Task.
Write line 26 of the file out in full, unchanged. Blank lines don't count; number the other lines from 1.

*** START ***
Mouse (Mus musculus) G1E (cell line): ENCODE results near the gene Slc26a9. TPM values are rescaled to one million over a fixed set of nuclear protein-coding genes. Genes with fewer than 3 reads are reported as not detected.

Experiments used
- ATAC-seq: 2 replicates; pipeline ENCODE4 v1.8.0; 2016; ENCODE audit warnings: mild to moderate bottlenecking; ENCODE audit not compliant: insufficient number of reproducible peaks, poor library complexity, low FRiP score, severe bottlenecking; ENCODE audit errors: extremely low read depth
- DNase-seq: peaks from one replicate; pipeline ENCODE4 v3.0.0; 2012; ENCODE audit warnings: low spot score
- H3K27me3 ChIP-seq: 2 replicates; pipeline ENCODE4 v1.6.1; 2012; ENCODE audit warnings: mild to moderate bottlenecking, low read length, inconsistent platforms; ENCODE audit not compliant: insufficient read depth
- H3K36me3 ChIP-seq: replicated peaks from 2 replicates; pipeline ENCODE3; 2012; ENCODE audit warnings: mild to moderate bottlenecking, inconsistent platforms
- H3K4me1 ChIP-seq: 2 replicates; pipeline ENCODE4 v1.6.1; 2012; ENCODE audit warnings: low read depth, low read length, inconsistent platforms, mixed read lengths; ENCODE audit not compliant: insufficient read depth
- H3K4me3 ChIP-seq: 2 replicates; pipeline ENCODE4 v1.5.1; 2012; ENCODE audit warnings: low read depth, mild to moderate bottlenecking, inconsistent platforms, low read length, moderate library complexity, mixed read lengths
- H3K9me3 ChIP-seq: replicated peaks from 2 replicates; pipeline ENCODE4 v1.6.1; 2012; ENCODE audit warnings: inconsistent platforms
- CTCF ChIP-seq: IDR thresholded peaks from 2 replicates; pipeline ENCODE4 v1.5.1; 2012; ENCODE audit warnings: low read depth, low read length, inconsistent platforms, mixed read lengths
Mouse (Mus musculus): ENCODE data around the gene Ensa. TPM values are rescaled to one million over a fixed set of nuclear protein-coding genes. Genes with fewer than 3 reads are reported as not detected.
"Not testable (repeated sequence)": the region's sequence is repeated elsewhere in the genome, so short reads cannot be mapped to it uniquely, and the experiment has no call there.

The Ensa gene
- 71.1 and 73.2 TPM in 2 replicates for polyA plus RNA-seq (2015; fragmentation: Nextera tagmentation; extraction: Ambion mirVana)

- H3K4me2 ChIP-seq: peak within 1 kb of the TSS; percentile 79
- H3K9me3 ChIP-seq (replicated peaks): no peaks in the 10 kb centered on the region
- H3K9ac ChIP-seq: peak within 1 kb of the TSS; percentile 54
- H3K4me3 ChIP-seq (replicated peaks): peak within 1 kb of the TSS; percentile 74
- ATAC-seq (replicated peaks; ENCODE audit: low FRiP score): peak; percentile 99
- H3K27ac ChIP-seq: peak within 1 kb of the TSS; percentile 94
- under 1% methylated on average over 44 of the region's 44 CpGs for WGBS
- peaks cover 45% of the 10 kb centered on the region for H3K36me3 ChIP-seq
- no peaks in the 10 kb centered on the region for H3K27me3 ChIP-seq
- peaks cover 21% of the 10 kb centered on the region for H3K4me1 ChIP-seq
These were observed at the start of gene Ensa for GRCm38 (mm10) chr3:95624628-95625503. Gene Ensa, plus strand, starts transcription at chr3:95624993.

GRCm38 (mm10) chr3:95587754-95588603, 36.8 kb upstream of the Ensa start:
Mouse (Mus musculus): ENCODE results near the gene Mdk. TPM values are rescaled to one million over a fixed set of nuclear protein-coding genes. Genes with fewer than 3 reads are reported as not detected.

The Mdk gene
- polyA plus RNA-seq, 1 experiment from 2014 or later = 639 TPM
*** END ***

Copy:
GRCm38 (mm10) chr3:95587754-95588603, 36.8 kb upstream of the Ensa start: